We know Alicia Vikander’s dark skin and fine features, the couple she forms with Michael Fassbender and her role as the face of a major luxury brand. But her career as a Nordic, English-perfect actress had an elusive side so far. First destined for a career as a ballerina, the Swede finally followed in the footsteps of her mother, a famous theater actress. For the past fifteen years, the 33-year-old young woman has followed a path in the form of a paradox, between independent cinema (Pure, Blue Bayou) and successful franchises (Tomb Raider, Jason Bourne).

But at a time when French cinema is torn apart by the uncertain future of theaters in the face of competition from platforms, it is an auteur series produced by a powerful pay-TV channel, HBO, which offers Alicia Vikander perhaps his most interesting role to date. And since we are no longer close to a paradox, it is at the Cannes Film Festival that the first episodes of the serial version of Irma Vep – the story of the complicated filming of a remake of The Vampires, the serial of Louis Feuillade released in 1915 of which Irma Vep is one of the main characters – were screened.

Mira Harberg, the young star whom Alicia Vikander interprets in the series that Olivier Assayas took from his own film released in 1996, inevitably recalls the imagination of the celebrity carried away by the characters of Kristen Stewart in Sils Maria (2014) and Director’s Personal Shopper (2016). When we meet her in an impersonal suite of the Majestic, the actress in promotion, frozen in the luxury of her clothes and the coldness of the moment, merges strangely with her character. It will take her a little time to let her guard down and it is obviously by talking about cinema that she warms up.

The young woman had met the French filmmaker when he was preparing Personal Shopper. The two had hit it off over conversations about Bergman, and when they reunited for lunch some time later, the director broached the idea of ​​adapting Irma Vep into a longer format. “I knew about the movie because my mom showed it to me when I was a teenager. Olivier asked me to be part of the project when he hadn’t started writing it, of course I said yes”, recalls the actress, who quotes L’Heure d’été (2008) and Sils Maria as important sources of inspiration.

“Cinema Neuroses”

“I harbored a certain guilt for not having hired Alicia on Personal Shopper, remembers the director, back in Paris where he is finishing the last episodes of the series. To redo Irma Vep, I needed to rely on the total commitment of an actress. A commitment that stems from this game of mirrors that involves shooting a film within the film and putting actors in the shoes of actors. “Because of her experience in theater and dance, Alicia has a very wide palette,” he adds. It can be lots of things. I knew she would be very fair in this role, which is a bit special. “There is indeed a kind of evidence in seeing her put on the black jumpsuit of the criminal of the Vampires and use the dance – the choreographies are signed Angelin Preljocaj – to better slip into her skin.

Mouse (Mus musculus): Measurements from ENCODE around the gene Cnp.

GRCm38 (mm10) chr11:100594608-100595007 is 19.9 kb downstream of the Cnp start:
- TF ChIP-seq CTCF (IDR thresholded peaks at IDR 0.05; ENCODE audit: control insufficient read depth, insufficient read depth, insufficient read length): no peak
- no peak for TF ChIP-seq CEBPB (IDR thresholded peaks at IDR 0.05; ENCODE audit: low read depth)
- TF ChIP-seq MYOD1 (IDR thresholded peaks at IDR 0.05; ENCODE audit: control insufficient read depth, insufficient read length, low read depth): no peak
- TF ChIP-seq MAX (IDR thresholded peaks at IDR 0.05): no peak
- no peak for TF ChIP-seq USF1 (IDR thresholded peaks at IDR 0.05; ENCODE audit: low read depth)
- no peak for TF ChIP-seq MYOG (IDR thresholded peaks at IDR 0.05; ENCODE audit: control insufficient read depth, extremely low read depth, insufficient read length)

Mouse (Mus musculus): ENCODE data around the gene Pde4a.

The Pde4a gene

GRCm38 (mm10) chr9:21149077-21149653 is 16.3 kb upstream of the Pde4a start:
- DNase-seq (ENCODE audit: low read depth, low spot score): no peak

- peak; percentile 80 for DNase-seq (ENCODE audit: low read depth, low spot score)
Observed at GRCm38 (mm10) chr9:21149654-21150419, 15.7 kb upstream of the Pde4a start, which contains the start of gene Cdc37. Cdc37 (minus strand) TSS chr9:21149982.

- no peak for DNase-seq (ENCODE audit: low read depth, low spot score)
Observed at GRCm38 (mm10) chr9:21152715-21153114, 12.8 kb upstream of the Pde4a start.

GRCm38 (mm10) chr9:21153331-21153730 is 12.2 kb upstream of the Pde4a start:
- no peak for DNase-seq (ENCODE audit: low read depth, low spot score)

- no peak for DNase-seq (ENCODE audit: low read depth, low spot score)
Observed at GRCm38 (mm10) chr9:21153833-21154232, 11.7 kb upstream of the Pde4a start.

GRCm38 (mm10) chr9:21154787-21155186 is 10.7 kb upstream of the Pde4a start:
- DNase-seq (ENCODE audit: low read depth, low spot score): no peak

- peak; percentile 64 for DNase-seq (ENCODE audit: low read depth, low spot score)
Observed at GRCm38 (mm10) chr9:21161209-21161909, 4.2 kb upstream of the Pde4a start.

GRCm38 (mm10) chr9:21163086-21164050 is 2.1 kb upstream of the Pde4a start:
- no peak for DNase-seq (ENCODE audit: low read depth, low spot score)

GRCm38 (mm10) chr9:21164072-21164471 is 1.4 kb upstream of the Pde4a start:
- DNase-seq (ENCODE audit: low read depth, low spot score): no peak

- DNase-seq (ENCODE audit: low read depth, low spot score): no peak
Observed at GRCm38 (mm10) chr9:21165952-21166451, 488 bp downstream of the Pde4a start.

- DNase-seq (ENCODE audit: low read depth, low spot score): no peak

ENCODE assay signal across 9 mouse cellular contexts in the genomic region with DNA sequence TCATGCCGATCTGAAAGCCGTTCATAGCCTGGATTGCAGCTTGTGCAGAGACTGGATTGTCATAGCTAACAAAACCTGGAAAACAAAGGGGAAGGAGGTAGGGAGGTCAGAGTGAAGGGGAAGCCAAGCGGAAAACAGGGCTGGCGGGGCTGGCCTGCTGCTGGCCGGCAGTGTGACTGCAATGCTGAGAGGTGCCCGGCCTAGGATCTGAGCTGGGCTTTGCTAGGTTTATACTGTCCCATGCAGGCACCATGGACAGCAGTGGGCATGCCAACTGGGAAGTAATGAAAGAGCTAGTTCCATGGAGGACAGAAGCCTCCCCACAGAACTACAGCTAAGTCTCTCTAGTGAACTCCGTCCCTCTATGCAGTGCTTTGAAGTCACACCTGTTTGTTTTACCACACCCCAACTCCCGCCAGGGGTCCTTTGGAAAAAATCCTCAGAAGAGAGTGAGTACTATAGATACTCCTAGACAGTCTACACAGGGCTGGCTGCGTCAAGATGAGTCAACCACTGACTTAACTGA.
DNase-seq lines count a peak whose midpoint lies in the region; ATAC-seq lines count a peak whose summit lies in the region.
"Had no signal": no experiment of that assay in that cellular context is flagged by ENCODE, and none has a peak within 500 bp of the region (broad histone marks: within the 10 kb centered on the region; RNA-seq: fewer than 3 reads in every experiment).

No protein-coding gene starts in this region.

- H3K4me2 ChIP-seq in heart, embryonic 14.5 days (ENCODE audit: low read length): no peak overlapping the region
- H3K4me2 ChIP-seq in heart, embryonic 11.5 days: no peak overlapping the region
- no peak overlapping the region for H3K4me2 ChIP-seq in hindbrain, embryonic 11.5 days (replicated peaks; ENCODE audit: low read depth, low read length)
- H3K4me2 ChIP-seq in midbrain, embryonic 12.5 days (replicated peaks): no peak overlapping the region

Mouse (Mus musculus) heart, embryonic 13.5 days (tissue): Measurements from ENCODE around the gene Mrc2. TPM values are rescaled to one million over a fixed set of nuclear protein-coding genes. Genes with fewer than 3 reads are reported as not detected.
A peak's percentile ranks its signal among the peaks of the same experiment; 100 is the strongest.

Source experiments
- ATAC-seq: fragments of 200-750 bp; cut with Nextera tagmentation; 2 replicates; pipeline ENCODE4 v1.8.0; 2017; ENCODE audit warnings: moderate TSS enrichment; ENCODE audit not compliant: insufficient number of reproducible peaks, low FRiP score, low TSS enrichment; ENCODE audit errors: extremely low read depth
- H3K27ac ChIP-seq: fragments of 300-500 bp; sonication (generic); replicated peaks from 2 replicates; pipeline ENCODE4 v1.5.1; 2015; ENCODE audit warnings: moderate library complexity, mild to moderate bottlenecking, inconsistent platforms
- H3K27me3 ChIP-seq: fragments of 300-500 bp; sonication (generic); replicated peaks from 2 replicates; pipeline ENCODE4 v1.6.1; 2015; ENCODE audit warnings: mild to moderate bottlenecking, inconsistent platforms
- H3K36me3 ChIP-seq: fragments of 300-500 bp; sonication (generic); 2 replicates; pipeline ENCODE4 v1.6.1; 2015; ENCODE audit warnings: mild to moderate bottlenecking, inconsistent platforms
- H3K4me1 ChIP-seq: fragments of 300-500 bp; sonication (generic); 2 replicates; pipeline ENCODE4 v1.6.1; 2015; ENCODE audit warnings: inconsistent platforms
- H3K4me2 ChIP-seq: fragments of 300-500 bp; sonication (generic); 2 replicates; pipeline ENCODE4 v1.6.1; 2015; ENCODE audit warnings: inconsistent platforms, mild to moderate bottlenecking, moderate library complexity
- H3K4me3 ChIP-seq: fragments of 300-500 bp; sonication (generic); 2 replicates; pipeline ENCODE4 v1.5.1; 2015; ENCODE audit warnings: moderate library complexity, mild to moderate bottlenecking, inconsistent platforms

“As I was involved in the project from the beginning, the character of Mira [the American actress who takes over the role of Irma Vep] came quite naturally to me, underlines Alicia Vikander. I read the episodes one by one, as they were being written, and we talked a lot with Olivier. At the same time close and distant from Mira, a star frustrated by her love life and her career choices, Alicia Vikander has fun with the mise en abyme that forms the DNA of Irma Vep, the film and the series. “Mira and I are actors, we move in the same medium, but we are two different people and this is where the meta side of the series becomes interesting. Mira dresses in clothes and shoes that I also own – Nicolas Ghesquière, artistic director of the Louis Vuitton brand, of which Alicia Vikander is one of the faces, created the costumes for the character –, but she is American and I am a European who pretends to be lost in European culture…”

“Obviously, it’s a work of fiction that forces the line, she adds, but all the characters who participate in the filming of Vampires will draw on the neuroses of cinema. His eyes finally sparkle. “That’s what I love, Olivier is a very auteur French filmmaker, but he manages to make fun of both French cinema and cinema in general. »

Parachuted for five months among French stars whom she did not know before arriving on the set, the polyglot and polymorphous actress feels rather comfortable in this era when international productions, in search of exportability and profitability, allow it to play in any language – not just English (“People have finally learned to read subtitles!”). Irma Vep or The Stormbird (2019) in which she plays in Japanese, prove it. Moreover, a few hours before the Cannes screening, where the whole team is preparing to walk the red carpet, she is stamping her feet. “It’s so difficult to make films and series that when it’s going well, it’s quite magical. »